Jen Jordan topped Jaha Howard to represent an Atlanta-based swing district in the state Senate. And Kim Schofield narrowly defeated De’Andre Pickett for a state House spot.

There was one notable exception: Robb Pitts defeated former state Rep. Keisha Waites in an all-Democratic runoff to lead the Fulton County Commission, helped by support from Republicans in north Fulton County.

‘Find their voice’

The Tuesday votes come a month after a national Democratic wave sent ripples through Georgia, powering Democrats to flip a pair of Georgia House seats thought to be so solidly Republican that the incumbents hadn’t faced challengers since the lines were drawn in 2012.

Liz Flowers, a Democratic strategist, said anti-Trump backlash also has involved an awakening for female voters. More women are managing campaigns and influencing campaign strategies, she said, and many are “not taking for granted that our interests are better represented by someone else.”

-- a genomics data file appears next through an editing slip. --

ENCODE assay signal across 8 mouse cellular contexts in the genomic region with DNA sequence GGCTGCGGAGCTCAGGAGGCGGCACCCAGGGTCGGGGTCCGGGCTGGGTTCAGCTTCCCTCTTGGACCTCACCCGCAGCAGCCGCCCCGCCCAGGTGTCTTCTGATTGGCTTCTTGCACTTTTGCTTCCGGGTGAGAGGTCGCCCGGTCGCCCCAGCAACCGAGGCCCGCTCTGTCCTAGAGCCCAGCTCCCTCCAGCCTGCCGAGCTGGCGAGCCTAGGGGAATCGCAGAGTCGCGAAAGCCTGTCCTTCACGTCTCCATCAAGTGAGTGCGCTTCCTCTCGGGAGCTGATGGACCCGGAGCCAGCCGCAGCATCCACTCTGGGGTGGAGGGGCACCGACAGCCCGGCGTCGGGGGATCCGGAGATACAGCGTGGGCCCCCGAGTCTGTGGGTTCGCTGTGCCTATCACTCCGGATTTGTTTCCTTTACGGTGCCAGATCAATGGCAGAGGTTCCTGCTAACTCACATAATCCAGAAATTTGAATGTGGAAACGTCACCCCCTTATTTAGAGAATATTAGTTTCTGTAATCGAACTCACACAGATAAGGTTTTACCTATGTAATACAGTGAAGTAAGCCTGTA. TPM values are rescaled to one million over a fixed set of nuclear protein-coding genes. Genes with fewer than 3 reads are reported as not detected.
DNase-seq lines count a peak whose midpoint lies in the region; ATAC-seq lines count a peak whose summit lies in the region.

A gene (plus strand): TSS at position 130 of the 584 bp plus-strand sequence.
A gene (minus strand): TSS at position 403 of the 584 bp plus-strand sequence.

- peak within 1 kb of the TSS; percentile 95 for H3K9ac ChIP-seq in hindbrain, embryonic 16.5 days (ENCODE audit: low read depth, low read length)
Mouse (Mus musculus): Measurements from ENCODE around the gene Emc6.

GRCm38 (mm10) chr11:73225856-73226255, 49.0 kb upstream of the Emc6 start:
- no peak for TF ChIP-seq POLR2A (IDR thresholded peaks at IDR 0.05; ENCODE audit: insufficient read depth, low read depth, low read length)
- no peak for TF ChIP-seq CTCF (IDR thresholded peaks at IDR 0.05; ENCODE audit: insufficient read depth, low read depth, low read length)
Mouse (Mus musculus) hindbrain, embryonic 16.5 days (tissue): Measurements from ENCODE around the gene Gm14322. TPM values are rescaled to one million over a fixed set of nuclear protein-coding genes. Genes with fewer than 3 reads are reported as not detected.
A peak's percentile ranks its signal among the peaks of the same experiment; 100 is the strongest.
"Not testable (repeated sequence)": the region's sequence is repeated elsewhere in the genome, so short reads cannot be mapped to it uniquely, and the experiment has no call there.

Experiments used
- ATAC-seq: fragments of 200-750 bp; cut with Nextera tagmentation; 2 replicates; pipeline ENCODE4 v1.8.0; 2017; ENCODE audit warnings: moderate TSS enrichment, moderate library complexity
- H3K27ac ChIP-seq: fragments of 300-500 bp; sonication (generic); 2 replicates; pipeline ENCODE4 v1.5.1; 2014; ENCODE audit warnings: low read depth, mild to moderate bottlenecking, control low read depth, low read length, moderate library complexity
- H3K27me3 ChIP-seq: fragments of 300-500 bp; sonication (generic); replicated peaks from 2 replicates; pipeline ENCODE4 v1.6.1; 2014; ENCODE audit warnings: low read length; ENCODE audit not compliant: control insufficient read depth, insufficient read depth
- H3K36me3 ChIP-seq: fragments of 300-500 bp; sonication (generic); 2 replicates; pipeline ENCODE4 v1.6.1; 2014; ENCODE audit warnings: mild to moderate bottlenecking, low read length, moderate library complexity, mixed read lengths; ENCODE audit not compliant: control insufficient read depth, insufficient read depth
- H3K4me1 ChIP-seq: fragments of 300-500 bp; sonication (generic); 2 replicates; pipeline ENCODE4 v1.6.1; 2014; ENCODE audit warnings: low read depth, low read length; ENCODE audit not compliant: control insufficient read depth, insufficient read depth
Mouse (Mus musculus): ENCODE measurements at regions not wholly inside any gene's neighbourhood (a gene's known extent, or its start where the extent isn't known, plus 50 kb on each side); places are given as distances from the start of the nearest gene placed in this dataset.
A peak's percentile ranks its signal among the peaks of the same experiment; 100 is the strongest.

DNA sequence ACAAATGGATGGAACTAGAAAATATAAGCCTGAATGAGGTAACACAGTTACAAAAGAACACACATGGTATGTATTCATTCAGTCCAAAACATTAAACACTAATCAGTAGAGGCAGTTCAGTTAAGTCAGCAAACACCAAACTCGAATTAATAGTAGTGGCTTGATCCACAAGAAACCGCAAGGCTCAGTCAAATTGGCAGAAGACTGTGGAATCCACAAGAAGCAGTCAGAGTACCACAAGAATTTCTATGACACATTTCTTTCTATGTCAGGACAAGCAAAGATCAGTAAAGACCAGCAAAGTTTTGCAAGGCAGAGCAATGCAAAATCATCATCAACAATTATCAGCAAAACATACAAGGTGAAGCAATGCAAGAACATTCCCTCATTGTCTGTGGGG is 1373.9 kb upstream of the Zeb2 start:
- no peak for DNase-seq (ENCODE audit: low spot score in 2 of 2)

“Women are ready to drive the conversation and decision-making on health care, jobs, child care and education because we are the ones making these decisions in our families,” she added.

Katrina Worthy, a 44-year-old recruiter and mother of four children, said she was drawn to Bottoms’ experience as a “family woman.”

“I like what she represents,” Worthy said.

Jordan was one of the first candidates to enter the race for a Senate seat covering parts of Atlanta and Cobb County that had been held by Republican Hunter Hill since 2012. She said Trump’s 2016 victory helped women like her “find their voice” in politics.

“You felt like you couldn’t sit on the sidelines anymore,” she said. “If you really wanted a voice in government and if you really wanted to be heard, you had to act.”

When women are moved to act, Schofield said, they may be surprised how many people will offer support.

“We’re seeing not a momentum or a movement but a repositioning of the voice of women,” Schofield said. “Why that’s important is because we have opportunity to look from a different perspective to reach across the aisle and be flexible to pass legislation that works for all.”